If you stop reading income statements at the top line, you're missing out on the whole story. Revenue growth or lack thereof is just one dimension of multidimensional companies. Periods of top-line declines aren't fatal, and in some cases, they're actually preferable.
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McDonald's (NYSE: MCD), Groupon (NASDAQ: GRPN), and Conn's (NASDAQ: CONN) are all going through a stretch where revenue is going the wrong way. It's not the end of the world, however. All three stocks are trouncing the market as all three are trading 37%, 40%, and a whopping 112%, respectively, this year. There's a unique reason for why each of these three companies is not living up to the prior year's top-line standards, and the market's cool with it on all three fronts. Let's dive into all their stories.
Shares of the world's largest burger chain opened higher on Tuesday morning despite the company posting a 10% currency-adjusted drop in revenue. Mickey D's has now come through with 13 consecutive quarters of year-over-year declines, and that's fine.
McDonald's is in the process of handing over company-owned restaurants to franchisees, swapping register sales for a thin sliver of that in the form of franchisee royalties and other fees. It has now refranchised 4,000 of its formerly owned and operated locations.
Sales are actually growing at the individual unit level. Comps at its domestic eateries rose 4.1% with even stronger gains overseas. This isn't reflected in top-line results as the 10% increase in franchisee revenue has been more than offset by the 23% slide in company-owned restaurant revenue, but the margins are substantially higher in collecting franchisee checks. Adjusted earnings inched higher despite the decrease in sales.
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The top dog in selling prepaid vouchers for restaurants, spas, and other local experiences reports financial results next week, but its guidance last time out called for at least 10% less in revenue. This follows an 8% slide in revenue during the second quarter and a 4% dip in the period before that. Revenue isn't just going the wrong way; Groupon's top-line declines are actually accelerating.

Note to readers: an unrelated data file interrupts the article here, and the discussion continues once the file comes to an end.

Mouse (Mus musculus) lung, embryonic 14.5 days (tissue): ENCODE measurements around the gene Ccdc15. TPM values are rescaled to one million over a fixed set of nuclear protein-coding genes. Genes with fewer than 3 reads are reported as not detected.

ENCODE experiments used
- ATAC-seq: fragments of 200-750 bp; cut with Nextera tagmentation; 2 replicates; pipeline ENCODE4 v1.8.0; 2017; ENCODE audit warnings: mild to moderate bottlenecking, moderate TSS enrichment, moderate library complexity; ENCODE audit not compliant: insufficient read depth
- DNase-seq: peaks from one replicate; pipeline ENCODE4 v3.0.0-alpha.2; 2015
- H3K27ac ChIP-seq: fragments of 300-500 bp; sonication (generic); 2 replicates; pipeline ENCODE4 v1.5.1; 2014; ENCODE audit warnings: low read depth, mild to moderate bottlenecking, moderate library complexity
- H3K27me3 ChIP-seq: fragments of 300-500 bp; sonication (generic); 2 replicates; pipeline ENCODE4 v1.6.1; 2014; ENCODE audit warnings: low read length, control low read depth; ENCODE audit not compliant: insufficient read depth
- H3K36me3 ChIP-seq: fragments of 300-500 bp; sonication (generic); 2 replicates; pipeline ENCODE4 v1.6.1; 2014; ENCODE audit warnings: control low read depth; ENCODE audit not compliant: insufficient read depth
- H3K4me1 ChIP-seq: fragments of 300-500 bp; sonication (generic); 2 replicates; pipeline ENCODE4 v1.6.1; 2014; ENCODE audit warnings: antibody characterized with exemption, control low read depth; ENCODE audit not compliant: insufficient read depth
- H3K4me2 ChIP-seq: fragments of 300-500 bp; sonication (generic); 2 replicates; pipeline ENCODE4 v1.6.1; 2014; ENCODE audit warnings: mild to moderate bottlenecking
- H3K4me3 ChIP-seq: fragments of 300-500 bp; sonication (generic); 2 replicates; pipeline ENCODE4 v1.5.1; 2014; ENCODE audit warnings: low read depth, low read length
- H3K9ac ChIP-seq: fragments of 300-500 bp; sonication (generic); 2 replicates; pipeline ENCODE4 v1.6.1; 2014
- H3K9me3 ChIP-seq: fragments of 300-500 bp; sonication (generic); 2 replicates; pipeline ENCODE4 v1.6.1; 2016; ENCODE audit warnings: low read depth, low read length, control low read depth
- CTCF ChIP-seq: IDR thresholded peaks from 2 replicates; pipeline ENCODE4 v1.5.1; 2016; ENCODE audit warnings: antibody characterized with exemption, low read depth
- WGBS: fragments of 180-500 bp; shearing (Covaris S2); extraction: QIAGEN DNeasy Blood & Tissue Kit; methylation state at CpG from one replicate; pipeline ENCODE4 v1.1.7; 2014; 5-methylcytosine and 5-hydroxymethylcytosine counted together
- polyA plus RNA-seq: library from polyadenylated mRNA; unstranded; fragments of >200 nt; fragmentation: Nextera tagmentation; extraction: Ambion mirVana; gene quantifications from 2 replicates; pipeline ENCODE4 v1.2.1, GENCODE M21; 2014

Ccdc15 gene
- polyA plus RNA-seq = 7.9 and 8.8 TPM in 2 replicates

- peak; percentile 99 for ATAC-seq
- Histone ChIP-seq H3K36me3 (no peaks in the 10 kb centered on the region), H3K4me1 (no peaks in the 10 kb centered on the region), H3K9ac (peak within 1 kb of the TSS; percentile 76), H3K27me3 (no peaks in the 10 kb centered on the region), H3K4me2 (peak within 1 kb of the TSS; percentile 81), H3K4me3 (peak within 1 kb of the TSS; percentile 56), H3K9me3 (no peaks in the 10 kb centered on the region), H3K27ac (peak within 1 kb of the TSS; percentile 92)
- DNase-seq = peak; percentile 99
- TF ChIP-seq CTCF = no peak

Groupon isn't McDonald's. It doesn't have company-owned burger joints it can hand off to franchisees. Groupon is just pruning away at its model so it can focus on what works. It has been dumping profit-slurping international operations. We're also seeing it scale back Groupon Goods, its once-ambitious push into discounted physical wares that helped pad revenue at the expense of weighing on margins.
The bottom line doesn't lie. Groupon has posted larger-than-expected profits in each of the past three quarters.
It's not easy running a bricks-and-mortar business these days, but the 8% stumble in revenue at Conn's in its latest quarter is by design. The retailer of furniture, appliances, and consumer electronics has cranked out four straight periods of year-over-year negative sales growth, but the lost sales are the sales that Conn's didn't want.
Conn's stock was in the doghouse as it sold big-ticket items to deadbeat buyers on credit, and when they didn't pay up, it was Conn's left holding the bag. Conn's has strengthened its financing standards, and that's panning out as delinquencies are shrinking at the expense of weaker sales. It has also been discontinuing some of its less profitable products, and that has translated into widening margins.
The declines won't be perpetual. Analysts see Groupon and Conn's posting modest top-line gains next year. The rebound at McDonald's isn't likely to happen until 2020 when it's done transferring company-owned restaurants. The market's patient but, more importantly, it knows that sometimes you have to give up a little at the top to gain a lot at the bottom.
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